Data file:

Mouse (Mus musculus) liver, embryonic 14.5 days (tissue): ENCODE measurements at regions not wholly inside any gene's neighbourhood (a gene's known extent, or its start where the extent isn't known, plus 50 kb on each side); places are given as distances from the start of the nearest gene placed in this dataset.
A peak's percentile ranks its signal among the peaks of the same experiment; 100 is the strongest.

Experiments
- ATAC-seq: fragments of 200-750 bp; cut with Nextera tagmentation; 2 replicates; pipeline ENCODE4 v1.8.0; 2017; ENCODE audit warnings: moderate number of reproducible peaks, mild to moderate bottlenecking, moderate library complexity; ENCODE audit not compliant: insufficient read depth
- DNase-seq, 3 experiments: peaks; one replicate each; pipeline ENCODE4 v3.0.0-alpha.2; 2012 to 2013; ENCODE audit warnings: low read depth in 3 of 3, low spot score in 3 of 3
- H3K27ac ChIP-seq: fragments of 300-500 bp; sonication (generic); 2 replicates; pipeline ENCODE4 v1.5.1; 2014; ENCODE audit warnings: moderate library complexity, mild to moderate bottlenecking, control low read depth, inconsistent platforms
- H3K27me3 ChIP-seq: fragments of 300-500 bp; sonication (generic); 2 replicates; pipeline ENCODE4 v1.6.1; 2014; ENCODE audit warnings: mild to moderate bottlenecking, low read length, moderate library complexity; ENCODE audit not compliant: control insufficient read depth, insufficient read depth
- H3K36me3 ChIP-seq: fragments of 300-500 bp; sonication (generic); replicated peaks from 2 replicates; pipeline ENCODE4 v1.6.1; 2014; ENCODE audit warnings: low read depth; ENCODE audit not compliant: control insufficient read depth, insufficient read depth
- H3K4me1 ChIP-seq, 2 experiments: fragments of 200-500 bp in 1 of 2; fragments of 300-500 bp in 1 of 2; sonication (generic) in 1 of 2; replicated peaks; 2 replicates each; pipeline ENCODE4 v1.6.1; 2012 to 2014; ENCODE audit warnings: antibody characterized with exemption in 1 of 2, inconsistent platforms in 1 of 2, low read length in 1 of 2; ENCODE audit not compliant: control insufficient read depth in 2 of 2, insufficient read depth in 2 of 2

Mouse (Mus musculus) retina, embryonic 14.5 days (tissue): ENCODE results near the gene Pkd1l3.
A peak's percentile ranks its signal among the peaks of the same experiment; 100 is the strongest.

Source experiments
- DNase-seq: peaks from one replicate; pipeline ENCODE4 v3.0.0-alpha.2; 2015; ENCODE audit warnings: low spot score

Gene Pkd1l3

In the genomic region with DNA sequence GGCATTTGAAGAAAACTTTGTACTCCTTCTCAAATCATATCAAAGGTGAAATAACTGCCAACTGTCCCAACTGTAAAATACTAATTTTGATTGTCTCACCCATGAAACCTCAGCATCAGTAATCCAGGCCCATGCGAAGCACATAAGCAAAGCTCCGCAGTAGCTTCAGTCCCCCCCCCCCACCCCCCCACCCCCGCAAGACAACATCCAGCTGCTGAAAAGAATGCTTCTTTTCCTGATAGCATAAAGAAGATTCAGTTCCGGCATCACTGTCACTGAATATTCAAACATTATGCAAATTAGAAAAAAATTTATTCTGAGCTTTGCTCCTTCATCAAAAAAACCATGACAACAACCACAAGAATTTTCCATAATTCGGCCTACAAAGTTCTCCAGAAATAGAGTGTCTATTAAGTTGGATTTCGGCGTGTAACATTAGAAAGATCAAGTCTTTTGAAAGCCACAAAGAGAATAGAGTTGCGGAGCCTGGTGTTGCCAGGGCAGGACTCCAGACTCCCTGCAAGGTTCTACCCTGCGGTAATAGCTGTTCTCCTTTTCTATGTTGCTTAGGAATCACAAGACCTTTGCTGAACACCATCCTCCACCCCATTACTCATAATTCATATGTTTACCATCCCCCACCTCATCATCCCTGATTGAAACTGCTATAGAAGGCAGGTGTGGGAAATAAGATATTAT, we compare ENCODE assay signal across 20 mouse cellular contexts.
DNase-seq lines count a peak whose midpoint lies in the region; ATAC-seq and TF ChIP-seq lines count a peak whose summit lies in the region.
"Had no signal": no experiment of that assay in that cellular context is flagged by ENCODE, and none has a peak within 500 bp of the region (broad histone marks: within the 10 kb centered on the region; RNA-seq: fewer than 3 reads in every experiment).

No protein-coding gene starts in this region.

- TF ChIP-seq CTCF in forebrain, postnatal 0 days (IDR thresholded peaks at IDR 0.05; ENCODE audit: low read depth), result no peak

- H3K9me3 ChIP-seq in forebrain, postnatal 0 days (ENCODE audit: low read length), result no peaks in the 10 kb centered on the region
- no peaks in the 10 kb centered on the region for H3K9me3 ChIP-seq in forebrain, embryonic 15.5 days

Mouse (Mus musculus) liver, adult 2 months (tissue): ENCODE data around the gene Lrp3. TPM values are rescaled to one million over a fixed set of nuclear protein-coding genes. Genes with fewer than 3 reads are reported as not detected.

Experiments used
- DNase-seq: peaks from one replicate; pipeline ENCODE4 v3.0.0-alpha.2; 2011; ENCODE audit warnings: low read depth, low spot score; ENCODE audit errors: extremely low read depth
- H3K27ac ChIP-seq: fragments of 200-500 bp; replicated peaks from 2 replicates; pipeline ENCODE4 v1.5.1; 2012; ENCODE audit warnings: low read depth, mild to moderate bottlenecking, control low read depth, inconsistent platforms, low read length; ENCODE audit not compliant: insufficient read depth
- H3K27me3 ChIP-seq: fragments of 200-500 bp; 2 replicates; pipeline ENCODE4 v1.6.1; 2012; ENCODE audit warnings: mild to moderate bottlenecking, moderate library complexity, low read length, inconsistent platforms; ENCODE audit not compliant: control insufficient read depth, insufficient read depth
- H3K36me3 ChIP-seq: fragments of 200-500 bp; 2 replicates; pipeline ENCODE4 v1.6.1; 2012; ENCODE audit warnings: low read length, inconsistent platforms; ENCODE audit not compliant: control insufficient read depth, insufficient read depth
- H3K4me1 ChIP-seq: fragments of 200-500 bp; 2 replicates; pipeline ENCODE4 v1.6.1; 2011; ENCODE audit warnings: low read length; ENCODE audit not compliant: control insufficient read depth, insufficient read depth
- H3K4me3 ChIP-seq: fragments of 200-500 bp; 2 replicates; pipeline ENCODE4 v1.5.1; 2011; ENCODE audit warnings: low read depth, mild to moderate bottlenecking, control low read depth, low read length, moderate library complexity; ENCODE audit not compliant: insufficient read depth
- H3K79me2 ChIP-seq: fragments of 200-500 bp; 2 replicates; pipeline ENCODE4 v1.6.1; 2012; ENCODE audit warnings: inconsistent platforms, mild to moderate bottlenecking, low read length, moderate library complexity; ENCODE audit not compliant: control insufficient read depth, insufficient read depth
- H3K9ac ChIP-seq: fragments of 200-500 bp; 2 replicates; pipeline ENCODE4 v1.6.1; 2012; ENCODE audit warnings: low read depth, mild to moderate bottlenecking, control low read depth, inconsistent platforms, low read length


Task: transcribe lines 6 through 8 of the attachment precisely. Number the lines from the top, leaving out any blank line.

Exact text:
- H3K27ac ChIP-seq: fragments of 300-500 bp; sonication (generic); 2 replicates; pipeline ENCODE4 v1.5.1; 2014; ENCODE audit warnings: moderate library complexity, mild to moderate bottlenecking, control low read depth, inconsistent platforms
- H3K27me3 ChIP-seq: fragments of 300-500 bp; sonication (generic); 2 replicates; pipeline ENCODE4 v1.6.1; 2014; ENCODE audit warnings: mild to moderate bottlenecking, low read length, moderate library complexity; ENCODE audit not compliant: control insufficient read depth, insufficient read depth
- H3K36me3 ChIP-seq: fragments of 300-500 bp; sonication (generic); replicated peaks from 2 replicates; pipeline ENCODE4 v1.6.1; 2014; ENCODE audit warnings: low read depth; ENCODE audit not compliant: control insufficient read depth, insufficient read depth